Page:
£5 a day to feed an NHS patient? A closer look at hospital food data

Published: 12th Jan 2012

The past year has seen passionate debate about the performance of the NHS after the Health Secretary proposed some wide-ranging reforms.

Yesterday it was the issue of hospital food expenditure which hit the headlines. The Telegraph quoted figures which apparently showed significant variance in the sums of money spent per meal by Hospital Care Trusts around Britain.

The Telegraph suggested that "at least 30 hospital trusts, or one in ten of the total," are feeding patients on less than £5 per person per day while others are spending up to £22.31.

The figures were provided by the NHS Information Centra (NHSIC) and were added to the House of Commons library yesterday and are available online at http://www.hefs.ic.nhs.uk/DataFiles.asp.

Looking at the data it is clear that the picture is incomplete, as figures haven't been provided by some trusts. Other trusts have partially returned data; for example Sheffield Foundation Trust provided figures for the amount spent and wasted per patient, but had no numbers on the total costs of food provision.

At the lower end of the spectrum, Western Sussex Hospital Trust spends the least on meals (£2.57 per day person) but — as the Telegraph acknowledges later in its article - the figure may be artificially high.

The Trust claims that their figures do not include the staffing costs associated with the preparation, cooking and serving of food; only ingredients. The NHS Information Centre meanwhile has said that its data covers these costs. This may cast some doubt about how comparable these figures are.

However when it comes to other low-spending trusts such as Harrow (£2.75) or North Somerset (£2.76) similar objections don't seem to have been raised.

The Telegraph also claims that "some trusts [are] spending over £20 a day on each patient." From our research we found only Wiltshire Primary Care Trust to be exceeding the £20 figure.

What is less clear is how the Telegraph arrived at its figure to claim that the average daily spend per patient is £5.

Using the figures published by the NHS we calculate that figure to be £8.50 (a total daily spend of £2,738 divided equally between the 322 trusts for which there was data). This figure falls closer to the £8.58 average published by the NHS in October.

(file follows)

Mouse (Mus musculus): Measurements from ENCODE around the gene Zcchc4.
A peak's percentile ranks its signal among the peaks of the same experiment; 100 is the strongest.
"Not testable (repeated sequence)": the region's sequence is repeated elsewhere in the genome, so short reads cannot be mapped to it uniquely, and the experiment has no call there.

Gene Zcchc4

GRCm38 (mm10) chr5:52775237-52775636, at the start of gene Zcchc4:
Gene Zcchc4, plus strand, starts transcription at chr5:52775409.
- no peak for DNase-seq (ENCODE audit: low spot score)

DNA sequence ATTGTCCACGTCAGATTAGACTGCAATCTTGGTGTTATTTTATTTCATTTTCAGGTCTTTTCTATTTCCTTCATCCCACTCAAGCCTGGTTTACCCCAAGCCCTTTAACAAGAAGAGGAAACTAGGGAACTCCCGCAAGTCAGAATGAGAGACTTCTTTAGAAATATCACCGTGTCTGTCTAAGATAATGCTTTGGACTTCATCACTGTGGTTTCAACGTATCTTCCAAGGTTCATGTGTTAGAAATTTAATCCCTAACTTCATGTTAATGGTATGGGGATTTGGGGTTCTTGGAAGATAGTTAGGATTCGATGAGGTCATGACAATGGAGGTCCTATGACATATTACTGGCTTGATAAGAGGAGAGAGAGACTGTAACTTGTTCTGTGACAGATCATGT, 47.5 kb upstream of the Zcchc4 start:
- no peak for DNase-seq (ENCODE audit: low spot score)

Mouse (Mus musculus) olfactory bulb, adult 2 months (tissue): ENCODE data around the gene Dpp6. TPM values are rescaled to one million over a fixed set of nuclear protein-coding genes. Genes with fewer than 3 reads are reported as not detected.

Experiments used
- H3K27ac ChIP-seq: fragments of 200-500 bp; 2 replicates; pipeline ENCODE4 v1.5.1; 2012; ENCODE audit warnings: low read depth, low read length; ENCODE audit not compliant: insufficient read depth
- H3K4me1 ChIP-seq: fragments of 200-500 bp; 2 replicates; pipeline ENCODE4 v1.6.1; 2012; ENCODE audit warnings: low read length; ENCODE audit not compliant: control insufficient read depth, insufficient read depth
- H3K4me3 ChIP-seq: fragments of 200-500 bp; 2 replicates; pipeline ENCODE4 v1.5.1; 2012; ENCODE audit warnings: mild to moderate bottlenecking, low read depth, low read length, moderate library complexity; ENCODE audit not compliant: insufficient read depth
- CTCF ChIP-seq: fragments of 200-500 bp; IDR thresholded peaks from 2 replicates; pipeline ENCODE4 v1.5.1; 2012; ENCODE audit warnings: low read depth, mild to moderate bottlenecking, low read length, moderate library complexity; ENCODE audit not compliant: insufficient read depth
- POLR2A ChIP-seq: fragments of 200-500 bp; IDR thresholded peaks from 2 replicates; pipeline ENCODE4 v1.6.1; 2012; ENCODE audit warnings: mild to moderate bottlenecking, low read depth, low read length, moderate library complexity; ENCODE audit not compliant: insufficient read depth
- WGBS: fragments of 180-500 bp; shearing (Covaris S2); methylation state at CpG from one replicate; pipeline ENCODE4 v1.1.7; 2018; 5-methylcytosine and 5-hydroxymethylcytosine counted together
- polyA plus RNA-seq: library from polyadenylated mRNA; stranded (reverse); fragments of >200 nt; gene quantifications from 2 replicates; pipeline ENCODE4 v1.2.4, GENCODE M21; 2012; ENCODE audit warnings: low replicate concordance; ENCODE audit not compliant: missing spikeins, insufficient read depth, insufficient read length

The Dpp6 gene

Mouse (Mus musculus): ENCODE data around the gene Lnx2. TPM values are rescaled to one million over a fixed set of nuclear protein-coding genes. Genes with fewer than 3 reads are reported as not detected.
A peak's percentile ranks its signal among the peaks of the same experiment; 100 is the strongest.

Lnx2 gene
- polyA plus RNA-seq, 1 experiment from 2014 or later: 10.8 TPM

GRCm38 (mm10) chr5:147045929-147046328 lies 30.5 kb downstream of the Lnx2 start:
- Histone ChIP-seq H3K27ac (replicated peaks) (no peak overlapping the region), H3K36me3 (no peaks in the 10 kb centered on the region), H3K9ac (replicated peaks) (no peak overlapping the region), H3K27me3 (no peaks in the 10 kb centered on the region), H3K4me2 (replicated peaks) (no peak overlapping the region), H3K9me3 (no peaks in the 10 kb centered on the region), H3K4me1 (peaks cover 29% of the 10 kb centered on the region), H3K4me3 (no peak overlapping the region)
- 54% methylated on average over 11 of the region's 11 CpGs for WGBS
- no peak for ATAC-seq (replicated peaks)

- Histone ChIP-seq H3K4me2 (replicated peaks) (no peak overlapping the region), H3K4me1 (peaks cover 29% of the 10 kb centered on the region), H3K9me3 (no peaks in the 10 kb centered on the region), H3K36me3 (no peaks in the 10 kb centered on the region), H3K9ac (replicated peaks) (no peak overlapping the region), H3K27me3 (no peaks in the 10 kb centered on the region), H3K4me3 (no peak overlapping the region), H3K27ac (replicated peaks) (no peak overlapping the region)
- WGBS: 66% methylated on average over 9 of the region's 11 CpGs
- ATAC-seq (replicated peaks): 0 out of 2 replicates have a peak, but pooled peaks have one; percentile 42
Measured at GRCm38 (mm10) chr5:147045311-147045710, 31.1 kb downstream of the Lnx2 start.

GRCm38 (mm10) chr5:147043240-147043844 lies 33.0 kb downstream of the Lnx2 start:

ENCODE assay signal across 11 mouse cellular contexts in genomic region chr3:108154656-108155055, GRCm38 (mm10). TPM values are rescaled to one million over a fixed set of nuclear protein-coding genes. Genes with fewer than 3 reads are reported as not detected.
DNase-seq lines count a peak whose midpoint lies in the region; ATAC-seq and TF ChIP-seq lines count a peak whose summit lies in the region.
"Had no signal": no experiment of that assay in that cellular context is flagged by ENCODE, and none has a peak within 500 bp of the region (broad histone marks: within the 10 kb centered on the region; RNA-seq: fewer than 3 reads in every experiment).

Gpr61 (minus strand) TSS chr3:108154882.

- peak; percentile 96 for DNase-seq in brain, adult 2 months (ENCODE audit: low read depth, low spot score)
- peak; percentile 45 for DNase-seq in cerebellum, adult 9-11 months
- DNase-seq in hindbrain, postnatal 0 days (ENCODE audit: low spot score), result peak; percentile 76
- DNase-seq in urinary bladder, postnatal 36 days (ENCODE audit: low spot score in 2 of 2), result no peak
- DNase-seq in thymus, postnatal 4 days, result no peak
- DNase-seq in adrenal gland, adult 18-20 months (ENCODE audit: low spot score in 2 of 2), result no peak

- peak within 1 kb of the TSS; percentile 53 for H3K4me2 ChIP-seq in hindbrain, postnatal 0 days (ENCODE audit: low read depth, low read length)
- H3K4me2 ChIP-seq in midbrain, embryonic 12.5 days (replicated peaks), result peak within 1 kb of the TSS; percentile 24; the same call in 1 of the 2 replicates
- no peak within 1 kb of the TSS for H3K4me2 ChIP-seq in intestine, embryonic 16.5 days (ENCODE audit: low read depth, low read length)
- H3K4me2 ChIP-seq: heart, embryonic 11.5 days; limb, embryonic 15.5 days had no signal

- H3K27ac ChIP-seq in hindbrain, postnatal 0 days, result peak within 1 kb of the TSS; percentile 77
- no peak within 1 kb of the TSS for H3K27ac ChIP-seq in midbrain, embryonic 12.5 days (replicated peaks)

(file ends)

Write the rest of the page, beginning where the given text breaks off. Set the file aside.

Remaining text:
Meanwhile, the figure for overall spending on hospital food is said to amount to £500 million annually. From the NHSIC data we can see that £473 million of spending was declared by the 290 trusts for which there is data, meaning that the total may well top £500 million once the remaining 91 trusts are factored in.

The Telegraph goes on to calculate that in some hospitals 1 in 5 meals are uneaten. On the basis of the NHSIC date this figure is correct and it may be noted that for the Sheffield Health and Social Care NHS Foundation Trust the rate is as high as 1 in 4. However, it should also be recognised that the average is just 7.17 per cent, or around 1 in 14.

Back in November it was reported that £22 million worth of food was thrown away in the past year. These latest statistics would seem to suggest that wastage is significantly higher.

Taking the £8.61 average food expenditure per trust per day and dividing it equally between three meals gives the average cost per meal of £2.83.

Using the £500m given for total food costs, we can therefore calculate that the NHS served 176.7 million meals (official NHS estimates place this at 133.7 million, based on 360 of 382 trusts). If 7.17 per cent of 176.7 million of these were wasted, then we'd be left with a figure of 12.7 million uneaten meals, and if each cost £2.83, then some £35.9 million would be wasted.

There is clearly quite a large difference between this figure and the one provided in November.

Finally, the Telegraph claims that 200,000 patients are discharged each year from hospital malnourished. It is unclear where this statistic is from. However, an article in the Telegraph from January 2010 cited an identical figure which indicates that particular statistic may not be very recent.

Full Fact will keep its eyes open for any news statistics on malnutrition in hospitals.


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